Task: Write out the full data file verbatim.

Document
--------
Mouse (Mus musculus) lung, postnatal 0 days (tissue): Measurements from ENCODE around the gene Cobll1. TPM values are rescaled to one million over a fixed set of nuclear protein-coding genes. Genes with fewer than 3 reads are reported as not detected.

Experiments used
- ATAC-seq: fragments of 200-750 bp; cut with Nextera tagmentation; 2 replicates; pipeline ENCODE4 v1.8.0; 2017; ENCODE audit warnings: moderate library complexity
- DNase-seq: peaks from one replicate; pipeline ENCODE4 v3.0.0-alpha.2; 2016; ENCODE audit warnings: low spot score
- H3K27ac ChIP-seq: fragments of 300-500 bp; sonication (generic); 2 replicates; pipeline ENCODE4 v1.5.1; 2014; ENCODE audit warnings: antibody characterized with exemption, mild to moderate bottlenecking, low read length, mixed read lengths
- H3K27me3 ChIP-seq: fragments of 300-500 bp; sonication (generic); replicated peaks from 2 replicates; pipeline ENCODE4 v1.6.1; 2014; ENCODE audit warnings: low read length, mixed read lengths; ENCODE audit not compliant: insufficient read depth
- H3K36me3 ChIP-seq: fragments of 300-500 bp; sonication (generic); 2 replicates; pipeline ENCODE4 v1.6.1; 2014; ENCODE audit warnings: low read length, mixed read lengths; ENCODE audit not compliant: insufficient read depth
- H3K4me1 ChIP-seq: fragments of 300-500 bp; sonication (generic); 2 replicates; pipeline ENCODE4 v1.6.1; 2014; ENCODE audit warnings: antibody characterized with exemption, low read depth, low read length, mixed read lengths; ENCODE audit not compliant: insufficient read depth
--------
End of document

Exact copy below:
Mouse (Mus musculus) lung, postnatal 0 days (tissue): Measurements from ENCODE around the gene Cobll1. TPM values are rescaled to one million over a fixed set of nuclear protein-coding genes. Genes with fewer than 3 reads are reported as not detected.

Experiments used
- ATAC-seq: fragments of 200-750 bp; cut with Nextera tagmentation; 2 replicates; pipeline ENCODE4 v1.8.0; 2017; ENCODE audit warnings: moderate library complexity
- DNase-seq: peaks from one replicate; pipeline ENCODE4 v3.0.0-alpha.2; 2016; ENCODE audit warnings: low spot score
- H3K27ac ChIP-seq: fragments of 300-500 bp; sonication (generic); 2 replicates; pipeline ENCODE4 v1.5.1; 2014; ENCODE audit warnings: antibody characterized with exemption, mild to moderate bottlenecking, low read length, mixed read lengths
- H3K27me3 ChIP-seq: fragments of 300-500 bp; sonication (generic); replicated peaks from 2 replicates; pipeline ENCODE4 v1.6.1; 2014; ENCODE audit warnings: low read length, mixed read lengths; ENCODE audit not compliant: insufficient read depth
- H3K36me3 ChIP-seq: fragments of 300-500 bp; sonication (generic); 2 replicates; pipeline ENCODE4 v1.6.1; 2014; ENCODE audit warnings: low read length, mixed read lengths; ENCODE audit not compliant: insufficient read depth
- H3K4me1 ChIP-seq: fragments of 300-500 bp; sonication (generic); 2 replicates; pipeline ENCODE4 v1.6.1; 2014; ENCODE audit warnings: antibody characterized with exemption, low read depth, low read length, mixed read lengths; ENCODE audit not compliant: insufficient read depth